It’s easy for us to shrug off someone else’s need for perfectionism as some type of mania, but does it happen in each of our lives sometimes?  I’ll confess that when I write out my podcasts each week, I’ll stop no less than a dozen times because Microsoft Word highlighted something red or blue.  Red because I typed it wrong and blue because I (most often) inserted an extra space.  Unfortunately, my mind can’t see past these deficiencies and I stop to immediately correct them, sacrificing the flow of my writing in the process.  My mind is wired that fixing a spelling error is more important than creating a meaningful developing resilient leader theory.

 

Salvador Dali wrote, “Have no fear of perfection – you’ll never reach it.”  He’s right.  I know that I haven’t reached it yet, but that doesn’t stop me from wanted to perform better.  For some people, the desire for perfection can be paralyzing.  Sylvia Plath wrote, “It’s a hell of a responsibility to be yourself.  It’s much easier to be somebody else or nobody at all.”

 

I am now going to give you my unscientific, non-peer reviewed, resilient leader theory on perfectionism.  Are you ready?  Got your pencils out?  Here’s it is.  Toss A No-Hitter.  You heard it.  Toss A No-Hitter.

One of my heroes was almost perfect for a day.  But if you asked him he would say that he was just happy to be there.  My hero was born just a couple of months before me and was raised in Flint, Michigan.  While attending the University of Michigan he won the James E. Sullivan Award   as the nation’s best amateur athlete, becoming the first baseball player ever to win the award.  In 1988, his team won a gold medal in the Seoul Olympics, and in 1989 he started pitching for the California Angels, without playing a single game in the minor leagues.  Jim Abbott was a powerful pitcher who was traded to the New York Yankees before the 1993 season.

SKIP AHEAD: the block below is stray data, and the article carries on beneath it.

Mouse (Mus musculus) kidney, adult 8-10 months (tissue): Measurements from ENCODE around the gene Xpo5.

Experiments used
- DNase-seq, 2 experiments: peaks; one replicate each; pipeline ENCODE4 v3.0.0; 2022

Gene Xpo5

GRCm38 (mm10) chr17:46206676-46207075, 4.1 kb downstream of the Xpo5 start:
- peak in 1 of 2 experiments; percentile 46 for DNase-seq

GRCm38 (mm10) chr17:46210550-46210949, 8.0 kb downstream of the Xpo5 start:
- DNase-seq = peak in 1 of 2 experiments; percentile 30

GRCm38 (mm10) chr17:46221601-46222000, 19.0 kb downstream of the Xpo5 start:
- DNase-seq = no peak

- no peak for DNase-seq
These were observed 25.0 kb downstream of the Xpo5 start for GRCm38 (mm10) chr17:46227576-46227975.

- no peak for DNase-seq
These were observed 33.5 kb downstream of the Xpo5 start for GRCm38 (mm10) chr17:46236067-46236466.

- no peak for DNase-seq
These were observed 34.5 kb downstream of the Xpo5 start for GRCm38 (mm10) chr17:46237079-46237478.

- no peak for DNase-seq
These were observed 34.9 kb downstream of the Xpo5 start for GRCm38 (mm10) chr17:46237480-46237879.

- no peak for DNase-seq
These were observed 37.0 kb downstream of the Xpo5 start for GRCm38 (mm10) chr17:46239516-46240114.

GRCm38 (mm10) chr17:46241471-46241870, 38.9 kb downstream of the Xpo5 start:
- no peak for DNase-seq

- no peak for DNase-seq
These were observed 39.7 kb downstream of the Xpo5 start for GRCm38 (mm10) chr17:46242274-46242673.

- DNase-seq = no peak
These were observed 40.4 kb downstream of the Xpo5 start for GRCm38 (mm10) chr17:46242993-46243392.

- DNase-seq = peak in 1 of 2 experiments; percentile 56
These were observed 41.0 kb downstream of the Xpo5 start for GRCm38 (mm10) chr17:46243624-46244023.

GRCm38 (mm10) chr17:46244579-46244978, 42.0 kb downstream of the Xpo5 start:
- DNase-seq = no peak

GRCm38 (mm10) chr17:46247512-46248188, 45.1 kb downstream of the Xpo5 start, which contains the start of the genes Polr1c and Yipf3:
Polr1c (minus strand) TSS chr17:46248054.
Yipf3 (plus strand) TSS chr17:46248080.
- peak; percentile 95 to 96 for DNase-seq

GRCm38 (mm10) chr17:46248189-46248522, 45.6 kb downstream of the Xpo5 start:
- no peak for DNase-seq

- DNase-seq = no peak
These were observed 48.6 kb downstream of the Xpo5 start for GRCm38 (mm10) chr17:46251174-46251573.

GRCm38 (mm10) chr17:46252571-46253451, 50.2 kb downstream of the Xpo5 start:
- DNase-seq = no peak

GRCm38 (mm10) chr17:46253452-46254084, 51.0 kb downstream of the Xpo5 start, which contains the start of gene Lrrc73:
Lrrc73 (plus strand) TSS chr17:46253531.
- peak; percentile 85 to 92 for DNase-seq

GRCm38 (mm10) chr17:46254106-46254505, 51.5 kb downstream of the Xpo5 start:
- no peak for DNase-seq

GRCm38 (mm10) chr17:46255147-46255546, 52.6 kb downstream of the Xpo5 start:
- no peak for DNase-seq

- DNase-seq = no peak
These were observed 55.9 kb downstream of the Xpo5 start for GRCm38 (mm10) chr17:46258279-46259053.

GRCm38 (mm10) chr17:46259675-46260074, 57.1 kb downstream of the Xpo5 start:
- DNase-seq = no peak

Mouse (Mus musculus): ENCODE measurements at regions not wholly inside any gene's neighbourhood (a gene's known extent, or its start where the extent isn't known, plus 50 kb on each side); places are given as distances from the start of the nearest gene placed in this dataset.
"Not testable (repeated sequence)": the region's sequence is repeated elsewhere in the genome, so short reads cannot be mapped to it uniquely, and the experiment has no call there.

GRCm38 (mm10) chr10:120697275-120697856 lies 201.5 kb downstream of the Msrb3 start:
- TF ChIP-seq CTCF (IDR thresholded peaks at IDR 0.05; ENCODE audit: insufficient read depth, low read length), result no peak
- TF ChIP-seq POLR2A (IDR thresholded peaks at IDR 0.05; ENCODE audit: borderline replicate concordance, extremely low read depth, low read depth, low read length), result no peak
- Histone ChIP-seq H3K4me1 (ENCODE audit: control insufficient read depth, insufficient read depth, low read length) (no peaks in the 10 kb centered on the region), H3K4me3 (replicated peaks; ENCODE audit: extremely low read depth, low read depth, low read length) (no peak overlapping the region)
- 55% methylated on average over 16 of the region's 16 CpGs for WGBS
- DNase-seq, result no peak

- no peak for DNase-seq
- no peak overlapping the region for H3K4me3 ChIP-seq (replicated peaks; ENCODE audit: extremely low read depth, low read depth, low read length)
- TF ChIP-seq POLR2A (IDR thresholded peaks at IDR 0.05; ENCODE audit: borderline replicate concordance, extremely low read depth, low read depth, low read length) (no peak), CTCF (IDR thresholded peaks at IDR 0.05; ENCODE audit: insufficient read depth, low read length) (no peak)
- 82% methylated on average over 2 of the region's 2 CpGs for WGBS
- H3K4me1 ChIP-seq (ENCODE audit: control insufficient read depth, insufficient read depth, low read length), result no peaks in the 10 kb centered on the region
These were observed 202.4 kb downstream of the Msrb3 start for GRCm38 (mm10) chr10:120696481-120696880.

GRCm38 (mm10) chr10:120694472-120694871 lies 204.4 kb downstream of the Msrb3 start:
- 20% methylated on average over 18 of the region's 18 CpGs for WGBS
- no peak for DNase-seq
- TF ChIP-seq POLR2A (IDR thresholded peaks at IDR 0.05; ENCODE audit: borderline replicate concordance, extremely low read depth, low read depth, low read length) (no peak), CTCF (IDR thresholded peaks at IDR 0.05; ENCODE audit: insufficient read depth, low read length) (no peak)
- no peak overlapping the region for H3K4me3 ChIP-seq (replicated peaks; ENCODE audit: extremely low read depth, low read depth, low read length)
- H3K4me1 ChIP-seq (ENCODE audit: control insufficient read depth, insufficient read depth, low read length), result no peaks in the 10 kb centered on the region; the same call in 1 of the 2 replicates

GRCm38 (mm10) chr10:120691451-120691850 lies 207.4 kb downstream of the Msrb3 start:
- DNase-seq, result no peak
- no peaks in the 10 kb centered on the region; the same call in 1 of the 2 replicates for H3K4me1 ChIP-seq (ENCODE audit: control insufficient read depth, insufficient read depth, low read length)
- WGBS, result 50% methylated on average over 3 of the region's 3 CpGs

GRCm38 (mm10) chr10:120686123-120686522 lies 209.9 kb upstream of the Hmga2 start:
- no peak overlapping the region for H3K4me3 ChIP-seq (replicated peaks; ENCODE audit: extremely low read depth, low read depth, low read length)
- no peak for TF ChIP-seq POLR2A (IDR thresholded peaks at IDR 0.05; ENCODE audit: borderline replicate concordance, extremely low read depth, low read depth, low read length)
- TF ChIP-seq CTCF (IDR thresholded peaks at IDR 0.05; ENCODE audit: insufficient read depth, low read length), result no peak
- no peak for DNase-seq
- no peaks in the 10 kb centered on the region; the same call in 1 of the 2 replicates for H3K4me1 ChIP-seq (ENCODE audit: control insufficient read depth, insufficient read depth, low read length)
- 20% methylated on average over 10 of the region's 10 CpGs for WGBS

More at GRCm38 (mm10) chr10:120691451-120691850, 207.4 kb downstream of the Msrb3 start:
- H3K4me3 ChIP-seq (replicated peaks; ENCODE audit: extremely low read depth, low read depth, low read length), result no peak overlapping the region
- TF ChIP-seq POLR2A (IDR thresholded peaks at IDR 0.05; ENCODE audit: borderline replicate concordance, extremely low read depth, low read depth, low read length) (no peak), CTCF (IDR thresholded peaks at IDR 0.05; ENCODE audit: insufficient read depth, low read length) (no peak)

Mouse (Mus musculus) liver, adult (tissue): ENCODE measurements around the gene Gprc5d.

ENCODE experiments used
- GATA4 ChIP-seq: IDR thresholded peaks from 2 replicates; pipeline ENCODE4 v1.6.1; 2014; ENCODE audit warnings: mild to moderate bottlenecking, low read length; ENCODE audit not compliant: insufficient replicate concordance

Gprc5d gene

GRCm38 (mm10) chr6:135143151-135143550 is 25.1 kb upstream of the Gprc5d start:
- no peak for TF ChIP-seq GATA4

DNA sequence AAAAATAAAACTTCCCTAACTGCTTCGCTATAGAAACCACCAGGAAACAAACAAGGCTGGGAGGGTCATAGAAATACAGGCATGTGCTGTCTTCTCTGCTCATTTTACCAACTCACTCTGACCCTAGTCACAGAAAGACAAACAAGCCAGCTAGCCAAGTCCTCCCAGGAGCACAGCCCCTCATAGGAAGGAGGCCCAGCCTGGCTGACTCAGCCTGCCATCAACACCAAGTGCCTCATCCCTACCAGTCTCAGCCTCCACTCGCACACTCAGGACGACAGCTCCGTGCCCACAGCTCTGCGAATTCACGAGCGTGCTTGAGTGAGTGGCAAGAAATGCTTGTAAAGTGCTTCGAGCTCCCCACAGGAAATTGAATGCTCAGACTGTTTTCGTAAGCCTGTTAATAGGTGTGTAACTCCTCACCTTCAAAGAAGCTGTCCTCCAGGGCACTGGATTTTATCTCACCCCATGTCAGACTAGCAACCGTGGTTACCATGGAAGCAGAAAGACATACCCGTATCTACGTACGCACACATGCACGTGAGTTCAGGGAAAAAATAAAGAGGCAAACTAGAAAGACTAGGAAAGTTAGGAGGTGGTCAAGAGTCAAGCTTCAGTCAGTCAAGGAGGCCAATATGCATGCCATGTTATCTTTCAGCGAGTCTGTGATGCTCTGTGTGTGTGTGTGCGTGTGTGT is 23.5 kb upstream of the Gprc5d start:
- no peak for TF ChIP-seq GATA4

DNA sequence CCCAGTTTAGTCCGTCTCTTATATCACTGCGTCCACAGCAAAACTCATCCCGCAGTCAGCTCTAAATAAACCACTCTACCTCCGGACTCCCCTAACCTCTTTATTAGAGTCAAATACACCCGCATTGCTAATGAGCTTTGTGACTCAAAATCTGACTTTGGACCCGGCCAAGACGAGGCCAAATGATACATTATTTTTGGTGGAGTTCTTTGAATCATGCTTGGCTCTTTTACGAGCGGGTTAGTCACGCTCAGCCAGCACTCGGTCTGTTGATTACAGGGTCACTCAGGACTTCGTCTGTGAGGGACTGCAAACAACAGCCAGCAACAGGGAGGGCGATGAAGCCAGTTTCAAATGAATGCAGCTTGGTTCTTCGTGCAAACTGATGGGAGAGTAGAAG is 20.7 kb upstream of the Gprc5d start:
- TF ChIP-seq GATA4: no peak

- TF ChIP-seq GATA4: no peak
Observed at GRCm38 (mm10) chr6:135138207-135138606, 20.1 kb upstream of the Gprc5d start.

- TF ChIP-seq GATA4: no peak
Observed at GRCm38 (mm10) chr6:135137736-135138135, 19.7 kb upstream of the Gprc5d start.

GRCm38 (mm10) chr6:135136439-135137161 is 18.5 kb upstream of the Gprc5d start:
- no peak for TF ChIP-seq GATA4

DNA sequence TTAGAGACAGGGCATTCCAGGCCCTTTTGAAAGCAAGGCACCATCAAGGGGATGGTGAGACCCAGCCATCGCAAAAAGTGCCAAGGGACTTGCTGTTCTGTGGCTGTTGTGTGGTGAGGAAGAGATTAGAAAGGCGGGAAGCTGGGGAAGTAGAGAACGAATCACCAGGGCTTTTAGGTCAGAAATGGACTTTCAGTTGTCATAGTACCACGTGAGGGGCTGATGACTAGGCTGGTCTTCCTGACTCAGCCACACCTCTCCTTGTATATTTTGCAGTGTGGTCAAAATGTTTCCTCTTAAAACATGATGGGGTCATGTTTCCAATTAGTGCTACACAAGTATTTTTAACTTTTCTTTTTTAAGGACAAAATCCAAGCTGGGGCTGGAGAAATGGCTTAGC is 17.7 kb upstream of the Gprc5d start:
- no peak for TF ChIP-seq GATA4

On September 4th, 1993 Jim notched one of the most inspiring individual performances ever seen in sports.  He pitched a no-hitter.  For those who don’t know baseball terms so well, a no-hitter means that no batter reached base safely with a hit.  This is different from a perfect game.  In a perfect game, none of the twenty-seven batters reach base at all.  On September 4th, Jim Abbott was very good, not perfect, very good.  To me, though, he is perfect.  And!  He’s left handed – like me – he’s left handed.

That’s not entirely fair.  His left hand is his only hand.  I’ll say that one more time.  Jim Abbot only has one hand.  His right arm ends at his wrist.  I am telling you the story of a one-armed pitcher that threw a major league no-hitter.  I’m sure you are asking yourself.  How did he do that?  Did he wear a glove?  Didn’t everybody just try to bunt on him?